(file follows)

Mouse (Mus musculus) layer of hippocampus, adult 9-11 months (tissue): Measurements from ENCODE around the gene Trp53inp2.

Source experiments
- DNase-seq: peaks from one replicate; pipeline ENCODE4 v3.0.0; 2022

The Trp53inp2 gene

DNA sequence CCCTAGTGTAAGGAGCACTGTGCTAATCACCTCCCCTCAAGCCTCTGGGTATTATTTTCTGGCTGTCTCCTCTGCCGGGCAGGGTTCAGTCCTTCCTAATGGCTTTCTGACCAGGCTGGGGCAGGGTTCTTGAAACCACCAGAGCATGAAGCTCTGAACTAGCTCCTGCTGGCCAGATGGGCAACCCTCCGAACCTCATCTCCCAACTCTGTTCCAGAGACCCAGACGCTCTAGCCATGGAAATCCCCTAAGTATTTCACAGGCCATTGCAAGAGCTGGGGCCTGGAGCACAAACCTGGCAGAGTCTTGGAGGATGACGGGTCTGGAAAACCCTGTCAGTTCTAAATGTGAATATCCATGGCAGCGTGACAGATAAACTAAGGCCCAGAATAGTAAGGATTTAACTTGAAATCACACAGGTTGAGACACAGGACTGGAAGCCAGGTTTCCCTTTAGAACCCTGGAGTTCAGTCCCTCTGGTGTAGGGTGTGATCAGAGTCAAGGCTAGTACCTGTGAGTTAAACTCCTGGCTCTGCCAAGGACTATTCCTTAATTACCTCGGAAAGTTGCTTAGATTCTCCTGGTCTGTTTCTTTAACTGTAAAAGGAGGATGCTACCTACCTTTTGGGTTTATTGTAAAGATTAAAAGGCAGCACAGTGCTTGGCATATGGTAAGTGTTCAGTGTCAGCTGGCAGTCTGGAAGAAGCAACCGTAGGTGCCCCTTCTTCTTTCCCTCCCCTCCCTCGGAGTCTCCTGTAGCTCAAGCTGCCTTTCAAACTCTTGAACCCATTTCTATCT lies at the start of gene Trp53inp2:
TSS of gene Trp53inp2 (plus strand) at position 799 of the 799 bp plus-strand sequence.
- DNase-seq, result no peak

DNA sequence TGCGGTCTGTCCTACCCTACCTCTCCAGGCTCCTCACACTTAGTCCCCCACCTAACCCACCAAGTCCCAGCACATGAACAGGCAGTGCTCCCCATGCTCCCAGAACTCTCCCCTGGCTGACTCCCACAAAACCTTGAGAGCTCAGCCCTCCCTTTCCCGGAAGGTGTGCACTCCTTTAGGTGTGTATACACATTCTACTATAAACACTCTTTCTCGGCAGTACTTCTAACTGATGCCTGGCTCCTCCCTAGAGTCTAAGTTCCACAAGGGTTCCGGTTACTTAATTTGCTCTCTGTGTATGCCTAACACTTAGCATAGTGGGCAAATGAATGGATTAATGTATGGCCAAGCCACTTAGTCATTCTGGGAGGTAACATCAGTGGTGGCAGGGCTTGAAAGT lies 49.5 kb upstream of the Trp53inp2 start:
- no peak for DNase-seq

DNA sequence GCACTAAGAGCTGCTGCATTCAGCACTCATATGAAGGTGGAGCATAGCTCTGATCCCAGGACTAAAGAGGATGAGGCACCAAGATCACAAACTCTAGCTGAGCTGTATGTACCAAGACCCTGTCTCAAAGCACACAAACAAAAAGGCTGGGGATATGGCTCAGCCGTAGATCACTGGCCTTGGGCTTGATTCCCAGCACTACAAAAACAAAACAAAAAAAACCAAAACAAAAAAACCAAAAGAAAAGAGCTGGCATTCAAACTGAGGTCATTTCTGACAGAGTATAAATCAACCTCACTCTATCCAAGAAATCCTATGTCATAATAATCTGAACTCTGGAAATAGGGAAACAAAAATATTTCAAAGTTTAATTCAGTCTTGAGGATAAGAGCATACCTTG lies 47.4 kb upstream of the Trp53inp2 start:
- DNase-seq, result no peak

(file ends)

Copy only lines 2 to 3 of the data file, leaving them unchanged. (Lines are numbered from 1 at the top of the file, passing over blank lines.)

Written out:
Source experiments
- DNase-seq: peaks from one replicate; pipeline ENCODE4 v3.0.0; 2022